Capitalist libertarians wish to drastically limit the scope of government, extracting it entirely from the economic sphere, which would effectively repeal all of these hard-won working class victories, leaving millions of people to die on the streets. On this issue many libertarian capitalists share the view of early Libertarian Party member and poltician, Ron Paul: that churches and private charities would pick up the slack left by government. Any person who has done any research into the history of poverty in the US would be able to point out the error in this logic. Before government social safety nets were put into place churches and charity groups were continually overwhelmed by homeless and impoverished people and did not have the resources to keep up. Even today churches and charity groups cannot keep up with all of the people that slip through the holes of our shrinking social safety nets. Additionally, churches, which Paul usually emphasizes the importance of, do not have a great record for taking care of non-believers and those they consider to be “sinners”, like the LGBTQ community.*One might think that the reduction of state power libertarian capitalists envision might create conditions hospitable to working class revolution, but according to libertarian capitalist (or anarcho-capitalist) theory employers would hire “private defense armies (PDAs)” to defend private property by battling worker’s unions, thus preventing workers from fighting for better workplace conditions and remuneration and from revolutionary uprising. Also, most so-called libertarian capitalists are actually minarchists, that is, they agree that some degree of external government (some remnant of the state) must exist to maintain an army and police force – no doubt to protect capitalists from the working people they exploit and which vastly outnumber them.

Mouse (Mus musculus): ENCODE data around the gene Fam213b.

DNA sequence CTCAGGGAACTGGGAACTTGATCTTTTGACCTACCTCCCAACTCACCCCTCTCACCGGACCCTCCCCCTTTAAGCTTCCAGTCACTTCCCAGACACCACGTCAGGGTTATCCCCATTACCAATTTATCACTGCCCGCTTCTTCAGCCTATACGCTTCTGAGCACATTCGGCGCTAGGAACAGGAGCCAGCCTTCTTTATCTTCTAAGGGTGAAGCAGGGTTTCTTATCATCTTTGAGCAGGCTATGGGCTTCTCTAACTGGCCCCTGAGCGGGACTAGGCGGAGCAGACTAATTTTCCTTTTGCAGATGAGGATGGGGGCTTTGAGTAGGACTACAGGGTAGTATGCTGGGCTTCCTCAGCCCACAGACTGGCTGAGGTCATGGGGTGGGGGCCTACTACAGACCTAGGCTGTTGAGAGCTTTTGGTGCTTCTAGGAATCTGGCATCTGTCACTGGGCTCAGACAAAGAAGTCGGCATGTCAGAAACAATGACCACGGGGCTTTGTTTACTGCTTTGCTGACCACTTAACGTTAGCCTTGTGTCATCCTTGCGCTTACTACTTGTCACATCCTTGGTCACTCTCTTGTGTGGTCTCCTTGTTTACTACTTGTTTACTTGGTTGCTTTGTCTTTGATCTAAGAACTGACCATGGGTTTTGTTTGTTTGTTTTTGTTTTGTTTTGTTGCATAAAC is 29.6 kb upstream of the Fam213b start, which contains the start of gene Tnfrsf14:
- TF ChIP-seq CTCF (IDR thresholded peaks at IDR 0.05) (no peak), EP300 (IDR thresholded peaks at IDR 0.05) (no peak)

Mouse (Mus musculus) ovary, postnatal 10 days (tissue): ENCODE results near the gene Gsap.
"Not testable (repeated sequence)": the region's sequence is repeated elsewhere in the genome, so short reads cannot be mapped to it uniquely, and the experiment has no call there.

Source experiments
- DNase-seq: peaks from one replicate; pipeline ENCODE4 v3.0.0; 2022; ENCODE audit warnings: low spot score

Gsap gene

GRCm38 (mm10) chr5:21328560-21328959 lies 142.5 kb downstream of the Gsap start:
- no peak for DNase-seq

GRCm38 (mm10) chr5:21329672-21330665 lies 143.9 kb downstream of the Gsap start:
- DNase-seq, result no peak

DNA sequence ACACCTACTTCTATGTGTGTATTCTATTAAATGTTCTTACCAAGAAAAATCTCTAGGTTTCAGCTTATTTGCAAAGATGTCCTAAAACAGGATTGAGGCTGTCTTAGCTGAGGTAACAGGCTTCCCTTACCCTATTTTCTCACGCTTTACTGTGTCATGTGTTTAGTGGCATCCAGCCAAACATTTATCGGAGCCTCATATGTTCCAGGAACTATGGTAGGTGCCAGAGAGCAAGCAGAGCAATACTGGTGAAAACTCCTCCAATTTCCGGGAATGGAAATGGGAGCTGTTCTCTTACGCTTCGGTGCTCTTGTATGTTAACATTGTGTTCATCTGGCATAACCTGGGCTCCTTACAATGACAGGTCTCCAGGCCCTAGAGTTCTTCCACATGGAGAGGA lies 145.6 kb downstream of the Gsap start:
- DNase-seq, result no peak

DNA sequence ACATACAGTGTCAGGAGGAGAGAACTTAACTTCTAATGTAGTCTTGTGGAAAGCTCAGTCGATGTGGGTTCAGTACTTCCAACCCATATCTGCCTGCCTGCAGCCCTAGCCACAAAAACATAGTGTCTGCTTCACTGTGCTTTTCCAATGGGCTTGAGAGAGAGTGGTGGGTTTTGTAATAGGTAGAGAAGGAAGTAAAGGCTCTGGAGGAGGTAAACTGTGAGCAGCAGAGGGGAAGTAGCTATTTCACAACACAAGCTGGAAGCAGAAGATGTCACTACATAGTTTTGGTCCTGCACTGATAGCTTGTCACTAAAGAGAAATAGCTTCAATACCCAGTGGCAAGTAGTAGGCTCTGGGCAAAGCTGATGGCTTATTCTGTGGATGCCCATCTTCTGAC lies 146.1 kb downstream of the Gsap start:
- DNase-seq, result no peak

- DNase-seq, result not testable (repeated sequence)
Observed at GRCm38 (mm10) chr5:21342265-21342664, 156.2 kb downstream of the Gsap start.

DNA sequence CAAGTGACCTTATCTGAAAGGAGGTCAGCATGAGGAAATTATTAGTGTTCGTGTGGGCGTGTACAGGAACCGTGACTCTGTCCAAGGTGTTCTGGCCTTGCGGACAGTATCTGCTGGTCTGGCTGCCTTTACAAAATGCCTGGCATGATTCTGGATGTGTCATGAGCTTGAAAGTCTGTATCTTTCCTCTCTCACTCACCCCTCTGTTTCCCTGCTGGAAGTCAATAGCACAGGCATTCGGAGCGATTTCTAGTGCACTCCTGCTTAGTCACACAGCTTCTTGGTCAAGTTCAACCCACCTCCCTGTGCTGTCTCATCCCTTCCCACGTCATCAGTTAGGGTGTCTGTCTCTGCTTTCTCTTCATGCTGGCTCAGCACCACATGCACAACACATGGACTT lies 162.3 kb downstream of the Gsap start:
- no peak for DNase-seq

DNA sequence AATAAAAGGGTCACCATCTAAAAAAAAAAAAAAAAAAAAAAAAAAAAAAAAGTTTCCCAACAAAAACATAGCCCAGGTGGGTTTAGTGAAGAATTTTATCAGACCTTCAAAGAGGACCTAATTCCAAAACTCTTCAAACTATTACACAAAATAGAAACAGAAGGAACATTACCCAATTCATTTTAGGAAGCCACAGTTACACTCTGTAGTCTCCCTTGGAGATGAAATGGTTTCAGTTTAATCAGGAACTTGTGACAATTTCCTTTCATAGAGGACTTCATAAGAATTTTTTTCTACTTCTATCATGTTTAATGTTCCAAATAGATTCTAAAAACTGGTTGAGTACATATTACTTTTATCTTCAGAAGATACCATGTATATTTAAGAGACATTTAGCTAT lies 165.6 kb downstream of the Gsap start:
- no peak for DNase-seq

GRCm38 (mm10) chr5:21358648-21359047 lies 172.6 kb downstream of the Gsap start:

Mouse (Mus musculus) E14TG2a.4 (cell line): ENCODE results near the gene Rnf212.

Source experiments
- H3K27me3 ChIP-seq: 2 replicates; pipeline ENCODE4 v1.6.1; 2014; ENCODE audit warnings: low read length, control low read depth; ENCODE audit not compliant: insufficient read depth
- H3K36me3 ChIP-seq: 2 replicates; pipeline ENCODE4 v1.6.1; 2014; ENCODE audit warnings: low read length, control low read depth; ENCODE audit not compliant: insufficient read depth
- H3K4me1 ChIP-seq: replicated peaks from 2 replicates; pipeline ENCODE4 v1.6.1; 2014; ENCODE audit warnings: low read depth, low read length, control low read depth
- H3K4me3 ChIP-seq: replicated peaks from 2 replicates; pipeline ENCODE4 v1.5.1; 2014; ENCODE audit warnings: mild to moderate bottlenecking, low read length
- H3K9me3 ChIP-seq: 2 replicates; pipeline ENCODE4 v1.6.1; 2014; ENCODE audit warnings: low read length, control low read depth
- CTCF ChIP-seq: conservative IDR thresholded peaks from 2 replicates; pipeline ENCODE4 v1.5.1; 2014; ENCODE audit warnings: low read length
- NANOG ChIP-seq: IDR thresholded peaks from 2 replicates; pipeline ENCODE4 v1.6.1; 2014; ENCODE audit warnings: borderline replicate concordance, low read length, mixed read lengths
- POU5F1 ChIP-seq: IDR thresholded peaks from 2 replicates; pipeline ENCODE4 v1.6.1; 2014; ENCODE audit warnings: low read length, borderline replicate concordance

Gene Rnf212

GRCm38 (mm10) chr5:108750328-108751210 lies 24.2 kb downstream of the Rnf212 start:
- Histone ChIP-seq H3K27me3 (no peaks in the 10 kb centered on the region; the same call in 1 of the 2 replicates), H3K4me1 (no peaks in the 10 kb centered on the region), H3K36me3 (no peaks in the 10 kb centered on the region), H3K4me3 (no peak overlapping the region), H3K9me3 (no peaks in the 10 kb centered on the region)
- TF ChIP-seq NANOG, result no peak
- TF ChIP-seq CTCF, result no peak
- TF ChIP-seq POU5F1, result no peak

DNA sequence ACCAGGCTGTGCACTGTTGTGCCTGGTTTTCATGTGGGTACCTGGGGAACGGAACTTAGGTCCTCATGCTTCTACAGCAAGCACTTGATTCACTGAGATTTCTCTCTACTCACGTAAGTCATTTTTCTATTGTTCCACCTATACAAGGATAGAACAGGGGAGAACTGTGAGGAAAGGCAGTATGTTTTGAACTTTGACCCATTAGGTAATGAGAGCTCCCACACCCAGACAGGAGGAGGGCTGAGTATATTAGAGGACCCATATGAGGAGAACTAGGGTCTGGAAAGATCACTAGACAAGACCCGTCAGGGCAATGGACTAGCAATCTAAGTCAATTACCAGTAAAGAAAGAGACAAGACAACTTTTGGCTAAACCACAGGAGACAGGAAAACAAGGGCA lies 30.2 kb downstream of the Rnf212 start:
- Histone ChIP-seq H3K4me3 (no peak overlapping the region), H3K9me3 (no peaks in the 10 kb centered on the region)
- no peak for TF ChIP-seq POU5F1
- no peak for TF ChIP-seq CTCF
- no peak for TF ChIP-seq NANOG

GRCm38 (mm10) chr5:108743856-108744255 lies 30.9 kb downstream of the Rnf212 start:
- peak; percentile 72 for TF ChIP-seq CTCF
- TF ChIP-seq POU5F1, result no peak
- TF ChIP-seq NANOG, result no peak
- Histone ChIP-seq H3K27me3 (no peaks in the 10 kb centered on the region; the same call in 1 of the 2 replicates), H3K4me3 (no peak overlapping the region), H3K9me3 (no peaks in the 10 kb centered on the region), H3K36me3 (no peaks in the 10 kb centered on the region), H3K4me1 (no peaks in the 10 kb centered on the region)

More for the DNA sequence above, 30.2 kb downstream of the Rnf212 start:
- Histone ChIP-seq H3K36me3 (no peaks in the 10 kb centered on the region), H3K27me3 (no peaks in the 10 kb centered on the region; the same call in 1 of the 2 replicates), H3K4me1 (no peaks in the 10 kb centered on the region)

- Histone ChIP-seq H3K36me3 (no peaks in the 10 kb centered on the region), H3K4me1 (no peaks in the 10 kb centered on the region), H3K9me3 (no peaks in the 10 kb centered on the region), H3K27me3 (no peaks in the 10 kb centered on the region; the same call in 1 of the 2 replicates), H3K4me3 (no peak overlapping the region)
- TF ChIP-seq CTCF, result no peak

*For a few examples of church discrimination see:
Libertarian Capitalism and Democracy
Any discussion of direct democracy is conspicuously absent from libertarian capitalist theory because they seem to prefer the rule of “elites”, which the all-wise, mostly slave-owning American “founding fathers” advocated. In his December 27th2004 “Texas Straight Talk” column, libertarian capitalist politician Ron Paul stated:
“…our country is not a democracy. Our nation was founded as a constitutionally limited republic, as any grammar school child knew just a few decades ago. Remember the Pledge of Allegiance: ‘and to the Republic for which it stands’? The Founding Fathers were concerned with liberty, not democracy. In fact, the word democracy does not appear in the Declaration of Independence or the Constitution. On the contrary, Article IV, section 4 of the Constitution is quite clear: ‘The United States shall guarantee to every state in this Union a RepublicanForm of Government’ (emphasis added by Paul).”
He continues, “Democracy, we are told, is always good. But the founders created a constitutionally limited republic precisely to protect fundamental liberties from the whims of the masses, to guard against the excesses of democracy. The electoral college likewise was created in the Constitution to guard against majority tyranny in federal elections. The President was to be elected by the states rather than the citizenry as a whole, with votes apportioned to states according to their representation in Congress.”1